As I stated in my introductory post, this is both my second foray into pizza-making, as well as my second time joining the forum. I took a self-imposed pizza-making hiatus last fall.
By way of background, I started making pizza in spring of 2010 under the tutelage of my father-in-law, a retired restaurateur and outstanding pizza-maker. My initial goal was to make Neapolitan style pizza, and I started off with the Big Green Egg (BGE). After about a year of trial and error and a modicum of success, I moved from the BGE to the 2Stone Inferno Pro. I continued my Neapolitan efforts with the 2Stone, with the idea of someday building a brick oven. However, the 2Stone was so easy to adjust to a wide range of temperatures, that I started seriously experimenting with NY-ish style dough recipes in a 600-650 degree/4-minute baking environment. It turned out that I preferred this style of pizza--(it was closest to what I grew up with in southern NJ)--and I moved away from my Neapolitan pizza efforts.
Last summer, after quasi-perfecting what I thought was a pretty good NY-ish style pizza in the 2Stone, I became concerned that I was growing too focused on pizza…I bet no around here can believe that!
So, I did what any reasonable, patient, mild-mannered person would do…I decided to sell off pretty much my entire pizza-making set-up all at once, and try life as an ex-pizza-maker.
Well, long story short, it did not take…too many questions from the kids as to when we would be having pizza nights again, too much imploring from the friends for some decent pizza, and an overall recognition on my part that when you are passionate about something, that something should not be taken lightly. So, this spring, three-years after I started my pizza-making journey, I decided to restart the process.
This time I knew I wanted to focus on NY-ish style pizza--(disclaimer here for scott123: Scott I am well aware that many of the features of my pizza-making style are not authentic in the traditional NY style of pizza that you are such an ardent defender of, hence my -ish suffix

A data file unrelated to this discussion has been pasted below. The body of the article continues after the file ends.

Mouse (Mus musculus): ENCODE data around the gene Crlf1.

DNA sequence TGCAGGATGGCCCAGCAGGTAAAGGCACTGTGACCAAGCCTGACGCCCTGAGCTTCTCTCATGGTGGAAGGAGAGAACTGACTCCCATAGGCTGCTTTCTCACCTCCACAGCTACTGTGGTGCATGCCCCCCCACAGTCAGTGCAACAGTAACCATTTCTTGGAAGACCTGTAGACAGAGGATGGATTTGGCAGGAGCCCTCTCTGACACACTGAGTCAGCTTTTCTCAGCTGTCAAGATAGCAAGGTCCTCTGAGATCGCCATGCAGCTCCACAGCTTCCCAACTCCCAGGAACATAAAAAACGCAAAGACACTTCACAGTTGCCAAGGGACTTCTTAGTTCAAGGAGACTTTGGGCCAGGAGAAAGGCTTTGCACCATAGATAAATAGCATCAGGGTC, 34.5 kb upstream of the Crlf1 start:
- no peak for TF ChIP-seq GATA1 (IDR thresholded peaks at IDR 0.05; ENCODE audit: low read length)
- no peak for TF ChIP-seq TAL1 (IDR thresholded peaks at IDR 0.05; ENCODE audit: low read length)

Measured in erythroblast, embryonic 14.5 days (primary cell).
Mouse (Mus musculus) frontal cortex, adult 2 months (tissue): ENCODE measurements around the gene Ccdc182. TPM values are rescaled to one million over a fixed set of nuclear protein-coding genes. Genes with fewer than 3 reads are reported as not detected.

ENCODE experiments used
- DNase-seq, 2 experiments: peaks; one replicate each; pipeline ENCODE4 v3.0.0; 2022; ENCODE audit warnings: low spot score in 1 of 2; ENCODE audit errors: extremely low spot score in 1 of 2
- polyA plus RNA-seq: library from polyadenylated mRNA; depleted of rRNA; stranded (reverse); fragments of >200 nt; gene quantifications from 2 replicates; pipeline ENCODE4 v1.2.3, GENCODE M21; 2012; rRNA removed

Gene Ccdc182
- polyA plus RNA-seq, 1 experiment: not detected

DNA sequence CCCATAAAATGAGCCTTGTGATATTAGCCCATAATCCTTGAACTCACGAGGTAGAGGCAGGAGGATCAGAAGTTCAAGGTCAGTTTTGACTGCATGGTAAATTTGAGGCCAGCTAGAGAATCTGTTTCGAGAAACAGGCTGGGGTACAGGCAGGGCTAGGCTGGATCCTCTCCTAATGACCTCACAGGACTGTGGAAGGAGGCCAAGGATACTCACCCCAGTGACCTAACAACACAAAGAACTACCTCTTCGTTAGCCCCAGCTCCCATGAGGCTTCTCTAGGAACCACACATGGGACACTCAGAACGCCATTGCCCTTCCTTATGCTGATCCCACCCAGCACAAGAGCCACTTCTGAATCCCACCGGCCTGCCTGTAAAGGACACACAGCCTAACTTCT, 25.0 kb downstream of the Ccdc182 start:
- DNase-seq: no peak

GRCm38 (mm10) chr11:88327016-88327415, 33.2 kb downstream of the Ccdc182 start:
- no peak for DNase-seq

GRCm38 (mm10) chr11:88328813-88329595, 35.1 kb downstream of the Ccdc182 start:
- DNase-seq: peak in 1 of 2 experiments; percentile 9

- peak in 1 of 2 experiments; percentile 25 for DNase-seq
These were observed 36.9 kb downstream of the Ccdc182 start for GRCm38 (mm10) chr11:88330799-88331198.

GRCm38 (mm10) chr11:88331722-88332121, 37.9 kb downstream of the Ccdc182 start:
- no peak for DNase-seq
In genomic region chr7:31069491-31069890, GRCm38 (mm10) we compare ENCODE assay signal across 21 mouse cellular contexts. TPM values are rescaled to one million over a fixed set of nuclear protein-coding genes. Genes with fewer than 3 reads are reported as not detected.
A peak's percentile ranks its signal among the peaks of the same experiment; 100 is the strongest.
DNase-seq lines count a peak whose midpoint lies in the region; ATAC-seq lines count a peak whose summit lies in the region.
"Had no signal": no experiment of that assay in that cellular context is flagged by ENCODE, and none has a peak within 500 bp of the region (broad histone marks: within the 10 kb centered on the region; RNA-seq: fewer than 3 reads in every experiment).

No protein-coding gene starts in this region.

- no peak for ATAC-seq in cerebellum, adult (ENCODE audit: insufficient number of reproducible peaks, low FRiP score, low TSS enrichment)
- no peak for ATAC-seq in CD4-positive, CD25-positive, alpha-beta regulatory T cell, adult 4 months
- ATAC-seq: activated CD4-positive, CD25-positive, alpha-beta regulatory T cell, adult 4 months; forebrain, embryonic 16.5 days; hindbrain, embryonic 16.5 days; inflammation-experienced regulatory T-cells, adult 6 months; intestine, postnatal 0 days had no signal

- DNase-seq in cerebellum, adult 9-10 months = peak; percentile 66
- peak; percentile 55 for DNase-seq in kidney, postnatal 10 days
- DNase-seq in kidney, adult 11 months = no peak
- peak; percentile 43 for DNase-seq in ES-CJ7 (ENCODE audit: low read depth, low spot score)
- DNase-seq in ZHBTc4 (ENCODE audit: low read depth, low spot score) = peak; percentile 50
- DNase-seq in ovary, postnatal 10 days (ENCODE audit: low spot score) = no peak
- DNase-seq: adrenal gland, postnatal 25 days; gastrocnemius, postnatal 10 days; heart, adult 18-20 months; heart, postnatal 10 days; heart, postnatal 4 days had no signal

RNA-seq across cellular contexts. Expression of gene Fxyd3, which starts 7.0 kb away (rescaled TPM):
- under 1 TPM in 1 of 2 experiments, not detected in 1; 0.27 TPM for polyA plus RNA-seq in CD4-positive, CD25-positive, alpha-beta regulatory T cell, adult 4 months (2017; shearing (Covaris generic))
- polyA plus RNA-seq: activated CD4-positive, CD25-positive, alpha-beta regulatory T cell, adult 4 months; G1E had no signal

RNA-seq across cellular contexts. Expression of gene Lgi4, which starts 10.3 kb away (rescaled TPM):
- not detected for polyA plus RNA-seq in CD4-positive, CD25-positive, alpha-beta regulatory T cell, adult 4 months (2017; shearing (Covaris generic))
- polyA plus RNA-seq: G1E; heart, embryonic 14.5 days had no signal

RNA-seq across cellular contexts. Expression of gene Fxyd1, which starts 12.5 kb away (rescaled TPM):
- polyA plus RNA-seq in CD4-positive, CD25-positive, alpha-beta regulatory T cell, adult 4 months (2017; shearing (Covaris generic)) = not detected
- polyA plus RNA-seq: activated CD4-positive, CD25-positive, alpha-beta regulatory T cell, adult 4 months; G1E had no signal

). My biggest concern was the type of oven/s I would employ in this go around. I was very happy with my 2Stone Inferno Pro, but I really wanted to be able to make 2 pizzas at one time…because of the target 4 minute or so bake time I was after and the 250 gram 11-12inch pizzas I planned on making, I felt the ability to make 2 pizzas simultaneously would really improve my ability to feed a crowd of guests.
I considered purchasing 2 2Stone Infernos for the job, but the cost was prohibitive. I looked at the 2-deck countertop pizza ovens out there, but scott123's impressions of most of the readily available models gave me great pause. It was in reading his reviews of these countertop 2-deck ovens that I first uncovered scott123's ideas about the effectiveness of baking on a steel plate in a robust home oven--(thanks again Scott!!). The more I read about it, the more I was impressed, as I really never considered a conventional home oven as a viable option because of the temperature limitations in modern home ovens. The wheels really started spinning, and I began researching home ovens.
That is when it hit me…a double oven…I might be able to bake my NY-ish style pizzas simultaneously in a double oven using 2 1/2 inch steel plates, one in each oven…BINGO! I settled on the Maytag double oven below...See the 1st attachment:
Both ovens have a maximum bake temperature of 550 degrees, and exposed broiler elements at the top of each oven.
I purchased 1/2 steel plates from the Baking Steel company, and positioned them in both ovens so that the steel plates are each approximately 5 inches below the exposed top broiler element..See the 2nd attachment:
I pre-heated them for about an hour at 550 degrees, at which point they both registered in the 530 degree range using my Infrared temperature gun. Then, I switched the Broiler on the High in both ovens, let the Broiler cycle for several minutes, and hit them with the temperature gun again...See the 3rd attachment:
There it is…that 575+ degree temperature I was looking for on the steel…now I knew this set-up was capable of producing decent Ny-ish style pizza, so let's get to it.